Former police officer Cheryl is honoured for work on Libyan cadets rape case

Cheryl Pinner with Assistant Chief Constable, Dan Vajzovic

Cheryl Pinner with Assistant Chief Constable, Dan Vajzovic - Credit: Archant

A retired police detective who played a key role in bringing two rapists to justice has been honoured for her ‘outstanding’ work.

Cheryl Pinner says the case of Libyan cadets who attacked their victim in a park in Cambridge was ‘one of the most hideous’ she had seen in her 35-year career.

Ibrahim Abugtila, 23, and Moktar Ali Saad Mahmoud, 33, were found guilty and each jailed for 12 years following the attack in October 2014.

Now the mum-of-two, who retired from Cambridgeshire Police last year and currently works in business development at city centre law firm Slater and Gordon, has been recognised with two prestigious gongs – a crown court judge’s commendation and the Assistant Chief Constable’s Award.

Cheryl, from Cambridge, said she was ‘thrilled to bits’ but dedicated the awards to her former colleagues.

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“It fills me with pride, but I always knew that I was part of a team,” she said.

“Without other people supporting you it would make your role so much more difficult.

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“But so long as it made a difference to the victims and their families I’m really happy.”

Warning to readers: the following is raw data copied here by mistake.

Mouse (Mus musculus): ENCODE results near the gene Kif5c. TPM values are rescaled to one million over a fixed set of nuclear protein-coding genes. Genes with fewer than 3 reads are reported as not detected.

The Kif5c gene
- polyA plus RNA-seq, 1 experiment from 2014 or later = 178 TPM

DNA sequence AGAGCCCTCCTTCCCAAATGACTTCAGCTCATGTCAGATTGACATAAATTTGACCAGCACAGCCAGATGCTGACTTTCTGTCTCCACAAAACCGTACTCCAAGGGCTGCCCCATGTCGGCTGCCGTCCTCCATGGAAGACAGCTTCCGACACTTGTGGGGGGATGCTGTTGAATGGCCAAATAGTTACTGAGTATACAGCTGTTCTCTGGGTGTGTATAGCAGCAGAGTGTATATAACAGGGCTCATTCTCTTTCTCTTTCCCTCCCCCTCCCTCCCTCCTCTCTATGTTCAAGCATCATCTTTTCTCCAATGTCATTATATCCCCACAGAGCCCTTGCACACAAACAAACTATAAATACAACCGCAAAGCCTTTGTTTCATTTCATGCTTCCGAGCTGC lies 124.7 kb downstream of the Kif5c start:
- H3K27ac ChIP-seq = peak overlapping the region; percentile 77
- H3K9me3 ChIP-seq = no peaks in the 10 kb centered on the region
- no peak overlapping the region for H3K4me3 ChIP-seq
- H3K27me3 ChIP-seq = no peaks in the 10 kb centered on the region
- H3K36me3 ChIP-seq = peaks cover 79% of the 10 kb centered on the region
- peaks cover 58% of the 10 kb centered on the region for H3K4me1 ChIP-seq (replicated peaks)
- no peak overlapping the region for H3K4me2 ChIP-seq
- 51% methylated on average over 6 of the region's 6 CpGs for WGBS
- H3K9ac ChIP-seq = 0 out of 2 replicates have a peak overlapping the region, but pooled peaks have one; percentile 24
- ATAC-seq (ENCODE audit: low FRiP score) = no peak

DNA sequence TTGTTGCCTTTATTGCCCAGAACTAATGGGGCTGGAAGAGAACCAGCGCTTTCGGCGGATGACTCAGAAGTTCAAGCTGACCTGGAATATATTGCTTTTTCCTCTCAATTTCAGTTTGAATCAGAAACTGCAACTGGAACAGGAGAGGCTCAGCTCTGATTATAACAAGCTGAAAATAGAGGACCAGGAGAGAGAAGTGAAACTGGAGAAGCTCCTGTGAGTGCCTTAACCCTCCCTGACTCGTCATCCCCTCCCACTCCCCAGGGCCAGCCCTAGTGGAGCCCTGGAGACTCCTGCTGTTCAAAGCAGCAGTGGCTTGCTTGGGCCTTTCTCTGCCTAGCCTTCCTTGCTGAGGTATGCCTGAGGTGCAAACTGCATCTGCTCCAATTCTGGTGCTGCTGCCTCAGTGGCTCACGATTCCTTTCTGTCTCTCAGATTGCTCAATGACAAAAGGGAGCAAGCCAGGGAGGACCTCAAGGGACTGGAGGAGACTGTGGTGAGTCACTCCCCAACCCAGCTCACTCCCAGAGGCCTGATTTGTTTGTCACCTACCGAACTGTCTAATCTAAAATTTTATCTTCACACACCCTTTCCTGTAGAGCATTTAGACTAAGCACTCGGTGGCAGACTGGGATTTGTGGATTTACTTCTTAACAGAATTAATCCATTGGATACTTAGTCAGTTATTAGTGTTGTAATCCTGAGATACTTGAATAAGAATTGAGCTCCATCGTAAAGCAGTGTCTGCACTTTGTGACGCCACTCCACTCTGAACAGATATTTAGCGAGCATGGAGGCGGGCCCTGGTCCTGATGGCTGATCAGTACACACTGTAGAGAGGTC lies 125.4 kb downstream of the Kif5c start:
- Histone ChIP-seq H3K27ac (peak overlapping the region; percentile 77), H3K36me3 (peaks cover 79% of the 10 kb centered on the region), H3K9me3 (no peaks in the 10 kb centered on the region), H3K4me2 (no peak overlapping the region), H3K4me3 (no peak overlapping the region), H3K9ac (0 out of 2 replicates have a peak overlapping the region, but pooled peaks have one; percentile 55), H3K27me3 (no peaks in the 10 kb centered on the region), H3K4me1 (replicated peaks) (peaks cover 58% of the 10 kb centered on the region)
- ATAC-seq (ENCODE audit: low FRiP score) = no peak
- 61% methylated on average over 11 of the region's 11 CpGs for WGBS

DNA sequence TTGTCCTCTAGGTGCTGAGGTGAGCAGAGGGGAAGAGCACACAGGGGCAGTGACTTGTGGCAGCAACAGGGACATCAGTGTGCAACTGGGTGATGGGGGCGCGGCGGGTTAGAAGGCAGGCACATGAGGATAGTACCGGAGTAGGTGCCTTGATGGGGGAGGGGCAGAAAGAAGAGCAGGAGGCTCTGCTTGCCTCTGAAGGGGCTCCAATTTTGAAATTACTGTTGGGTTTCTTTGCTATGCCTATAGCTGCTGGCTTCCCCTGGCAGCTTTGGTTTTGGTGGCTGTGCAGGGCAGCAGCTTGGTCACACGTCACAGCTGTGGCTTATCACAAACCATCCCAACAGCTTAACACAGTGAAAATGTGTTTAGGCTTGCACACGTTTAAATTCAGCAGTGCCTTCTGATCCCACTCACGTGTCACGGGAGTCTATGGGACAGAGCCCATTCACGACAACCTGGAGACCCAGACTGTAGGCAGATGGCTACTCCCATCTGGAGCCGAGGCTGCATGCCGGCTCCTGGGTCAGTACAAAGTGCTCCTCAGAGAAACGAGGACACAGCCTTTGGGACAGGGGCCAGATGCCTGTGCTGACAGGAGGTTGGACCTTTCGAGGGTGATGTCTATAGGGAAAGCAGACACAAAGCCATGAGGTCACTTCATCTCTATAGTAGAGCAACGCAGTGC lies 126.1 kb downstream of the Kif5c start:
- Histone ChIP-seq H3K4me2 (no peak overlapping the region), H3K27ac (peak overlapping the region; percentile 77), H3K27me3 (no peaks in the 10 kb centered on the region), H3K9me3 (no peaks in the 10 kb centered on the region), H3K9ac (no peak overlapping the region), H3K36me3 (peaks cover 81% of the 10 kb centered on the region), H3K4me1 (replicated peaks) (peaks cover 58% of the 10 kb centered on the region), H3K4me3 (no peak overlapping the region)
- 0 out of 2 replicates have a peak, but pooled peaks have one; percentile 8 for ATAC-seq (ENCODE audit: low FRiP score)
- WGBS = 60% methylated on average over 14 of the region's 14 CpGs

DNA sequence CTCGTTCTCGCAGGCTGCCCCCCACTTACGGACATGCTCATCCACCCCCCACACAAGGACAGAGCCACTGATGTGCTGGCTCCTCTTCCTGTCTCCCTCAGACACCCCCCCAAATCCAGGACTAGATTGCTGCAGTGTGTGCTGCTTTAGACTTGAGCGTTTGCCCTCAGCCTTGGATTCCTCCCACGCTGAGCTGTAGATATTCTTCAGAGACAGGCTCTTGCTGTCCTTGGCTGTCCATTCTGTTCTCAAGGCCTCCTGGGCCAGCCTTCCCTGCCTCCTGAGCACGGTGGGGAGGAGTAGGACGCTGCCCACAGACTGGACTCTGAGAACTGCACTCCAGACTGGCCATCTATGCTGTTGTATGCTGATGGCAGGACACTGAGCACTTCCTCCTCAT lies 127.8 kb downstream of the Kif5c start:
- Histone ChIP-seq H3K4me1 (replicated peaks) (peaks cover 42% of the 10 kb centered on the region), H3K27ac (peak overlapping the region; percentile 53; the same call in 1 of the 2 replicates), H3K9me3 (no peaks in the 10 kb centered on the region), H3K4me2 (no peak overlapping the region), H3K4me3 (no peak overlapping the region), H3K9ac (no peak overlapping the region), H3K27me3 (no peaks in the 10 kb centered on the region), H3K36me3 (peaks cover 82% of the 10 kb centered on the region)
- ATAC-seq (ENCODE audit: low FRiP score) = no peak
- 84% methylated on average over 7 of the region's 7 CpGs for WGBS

Cheryl, 52, joined the Metropolitan police in 1980 as a cadet and worked her way up the ranks to detective constable with Cambridgeshire Constabulary.

Part of the major crime unit, she also worked as a family liaison officer supporting victims and keeping them updated with the police investigation.

She added: “If we got it right with the victims, we got it right with the investigation. It’s not just a snapshot into their lives at the time, we actually made it better for the future by providing the help and support they needed to carry on.

“I just care about people and when crimes happened I wanted to make sure that they were looked after.

“That’s why I’m in the job I do now. From an ethical perspective and having used Slater and Gordon in the past they put the client’s needs and welfare very high up on their to-do list.”

Cheryl picked up her awards last month in a ceremony at Hertfordshire Constabulary’s Welwyn Garden headquarters supported by her husband Al and her parents.

In 2009 she was recognised for her work with victims and their families following the 7/7 bombings in London and is set to receive a further award later this year.

She said: “I was working on the case of a tragic shooting of a Traveller in Bedfordshire and I built up a really close relationship with the Traveller community. The week I retired an enormous bouquet of flowers arrived at headquarters.

“It was lovely to know I’d made a difference to the family.

“I do feel blessed because I have thoroughly enjoyed my police career.”

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